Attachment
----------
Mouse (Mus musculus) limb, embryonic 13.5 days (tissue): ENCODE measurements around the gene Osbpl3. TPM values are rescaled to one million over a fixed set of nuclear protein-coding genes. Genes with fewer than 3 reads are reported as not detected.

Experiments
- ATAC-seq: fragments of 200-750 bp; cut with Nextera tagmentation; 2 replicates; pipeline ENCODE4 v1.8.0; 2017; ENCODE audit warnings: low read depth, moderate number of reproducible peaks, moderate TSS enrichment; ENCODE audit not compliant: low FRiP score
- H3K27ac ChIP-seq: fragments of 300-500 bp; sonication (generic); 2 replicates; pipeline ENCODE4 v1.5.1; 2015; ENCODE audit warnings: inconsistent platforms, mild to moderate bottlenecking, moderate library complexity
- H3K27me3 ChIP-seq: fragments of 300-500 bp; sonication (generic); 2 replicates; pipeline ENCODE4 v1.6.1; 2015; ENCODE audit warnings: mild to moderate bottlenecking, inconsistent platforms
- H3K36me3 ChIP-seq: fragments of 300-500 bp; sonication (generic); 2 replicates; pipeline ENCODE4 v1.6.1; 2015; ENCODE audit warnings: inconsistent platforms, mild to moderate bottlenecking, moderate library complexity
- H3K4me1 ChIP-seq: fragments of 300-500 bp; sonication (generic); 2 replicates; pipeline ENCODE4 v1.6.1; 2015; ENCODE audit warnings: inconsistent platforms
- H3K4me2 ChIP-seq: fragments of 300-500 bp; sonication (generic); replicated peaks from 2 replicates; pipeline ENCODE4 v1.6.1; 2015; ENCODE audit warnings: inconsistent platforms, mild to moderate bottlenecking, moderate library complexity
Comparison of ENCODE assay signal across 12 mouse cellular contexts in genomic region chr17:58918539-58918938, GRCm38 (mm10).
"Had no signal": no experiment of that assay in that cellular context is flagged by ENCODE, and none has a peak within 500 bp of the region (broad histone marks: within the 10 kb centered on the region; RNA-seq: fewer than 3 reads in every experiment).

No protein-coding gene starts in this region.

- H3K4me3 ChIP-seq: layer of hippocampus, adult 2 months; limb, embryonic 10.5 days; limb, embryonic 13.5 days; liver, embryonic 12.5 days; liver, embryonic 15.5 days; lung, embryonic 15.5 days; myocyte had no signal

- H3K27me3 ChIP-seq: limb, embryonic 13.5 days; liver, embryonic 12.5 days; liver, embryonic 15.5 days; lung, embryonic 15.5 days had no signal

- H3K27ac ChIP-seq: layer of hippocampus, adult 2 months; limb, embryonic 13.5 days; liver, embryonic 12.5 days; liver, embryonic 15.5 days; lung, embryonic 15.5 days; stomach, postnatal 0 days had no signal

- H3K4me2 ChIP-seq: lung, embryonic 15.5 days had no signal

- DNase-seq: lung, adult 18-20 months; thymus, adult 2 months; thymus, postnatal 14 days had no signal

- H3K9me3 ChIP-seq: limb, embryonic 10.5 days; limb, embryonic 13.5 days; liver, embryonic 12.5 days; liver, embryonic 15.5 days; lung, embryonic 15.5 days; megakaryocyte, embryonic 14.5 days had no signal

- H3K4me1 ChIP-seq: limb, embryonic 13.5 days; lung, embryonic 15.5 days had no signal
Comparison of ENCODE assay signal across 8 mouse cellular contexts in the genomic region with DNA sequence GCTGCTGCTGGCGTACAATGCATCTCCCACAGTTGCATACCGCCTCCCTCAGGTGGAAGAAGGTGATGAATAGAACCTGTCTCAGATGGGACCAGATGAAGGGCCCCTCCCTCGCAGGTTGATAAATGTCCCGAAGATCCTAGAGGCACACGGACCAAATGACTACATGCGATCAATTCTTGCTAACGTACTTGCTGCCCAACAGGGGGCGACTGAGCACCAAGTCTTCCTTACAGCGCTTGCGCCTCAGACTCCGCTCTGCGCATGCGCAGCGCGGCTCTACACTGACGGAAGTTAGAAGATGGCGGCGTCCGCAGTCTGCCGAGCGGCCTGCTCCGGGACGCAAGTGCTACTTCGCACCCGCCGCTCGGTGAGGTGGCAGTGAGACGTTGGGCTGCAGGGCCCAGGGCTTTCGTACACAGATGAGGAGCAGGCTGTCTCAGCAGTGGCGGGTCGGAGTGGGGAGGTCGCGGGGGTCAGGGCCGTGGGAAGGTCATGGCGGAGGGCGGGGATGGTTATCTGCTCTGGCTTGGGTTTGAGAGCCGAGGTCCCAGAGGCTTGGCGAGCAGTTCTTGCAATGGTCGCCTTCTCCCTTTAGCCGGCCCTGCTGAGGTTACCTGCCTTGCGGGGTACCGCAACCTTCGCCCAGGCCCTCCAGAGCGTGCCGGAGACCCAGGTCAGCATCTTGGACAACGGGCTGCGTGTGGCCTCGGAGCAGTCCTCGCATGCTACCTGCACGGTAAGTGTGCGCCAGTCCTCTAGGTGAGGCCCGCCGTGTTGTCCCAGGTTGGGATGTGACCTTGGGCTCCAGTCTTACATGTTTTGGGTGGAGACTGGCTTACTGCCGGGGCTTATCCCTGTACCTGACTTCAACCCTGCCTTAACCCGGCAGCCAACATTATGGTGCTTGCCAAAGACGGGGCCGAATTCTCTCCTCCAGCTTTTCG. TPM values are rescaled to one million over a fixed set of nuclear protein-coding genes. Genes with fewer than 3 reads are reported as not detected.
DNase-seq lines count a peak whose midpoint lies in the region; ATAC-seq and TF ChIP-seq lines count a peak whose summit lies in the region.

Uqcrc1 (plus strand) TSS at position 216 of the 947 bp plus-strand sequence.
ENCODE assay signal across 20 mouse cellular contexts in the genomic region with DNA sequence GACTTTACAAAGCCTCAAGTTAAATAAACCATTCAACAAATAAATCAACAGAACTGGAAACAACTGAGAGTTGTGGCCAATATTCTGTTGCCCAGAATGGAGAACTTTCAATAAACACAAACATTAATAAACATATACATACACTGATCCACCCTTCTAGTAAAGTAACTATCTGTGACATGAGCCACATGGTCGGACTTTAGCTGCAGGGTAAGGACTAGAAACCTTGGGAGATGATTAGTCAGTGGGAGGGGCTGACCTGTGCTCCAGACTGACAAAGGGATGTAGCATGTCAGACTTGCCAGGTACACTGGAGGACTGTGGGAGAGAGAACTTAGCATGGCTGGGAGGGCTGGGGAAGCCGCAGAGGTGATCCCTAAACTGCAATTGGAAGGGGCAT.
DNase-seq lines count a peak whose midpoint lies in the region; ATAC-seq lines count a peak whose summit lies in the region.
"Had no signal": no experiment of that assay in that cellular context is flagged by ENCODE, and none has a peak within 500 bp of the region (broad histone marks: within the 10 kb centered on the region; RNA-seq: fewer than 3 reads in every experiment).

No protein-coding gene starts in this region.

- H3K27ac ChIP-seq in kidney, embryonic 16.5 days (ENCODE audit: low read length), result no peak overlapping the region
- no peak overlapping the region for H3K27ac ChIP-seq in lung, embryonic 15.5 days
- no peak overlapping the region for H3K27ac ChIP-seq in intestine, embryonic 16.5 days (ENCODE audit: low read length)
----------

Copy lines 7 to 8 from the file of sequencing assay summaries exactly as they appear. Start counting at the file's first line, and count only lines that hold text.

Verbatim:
- H3K4me1 ChIP-seq: fragments of 300-500 bp; sonication (generic); 2 replicates; pipeline ENCODE4 v1.6.1; 2015; ENCODE audit warnings: inconsistent platforms
- H3K4me2 ChIP-seq: fragments of 300-500 bp; sonication (generic); replicated peaks from 2 replicates; pipeline ENCODE4 v1.6.1; 2015; ENCODE audit warnings: inconsistent platforms, mild to moderate bottlenecking, moderate library complexity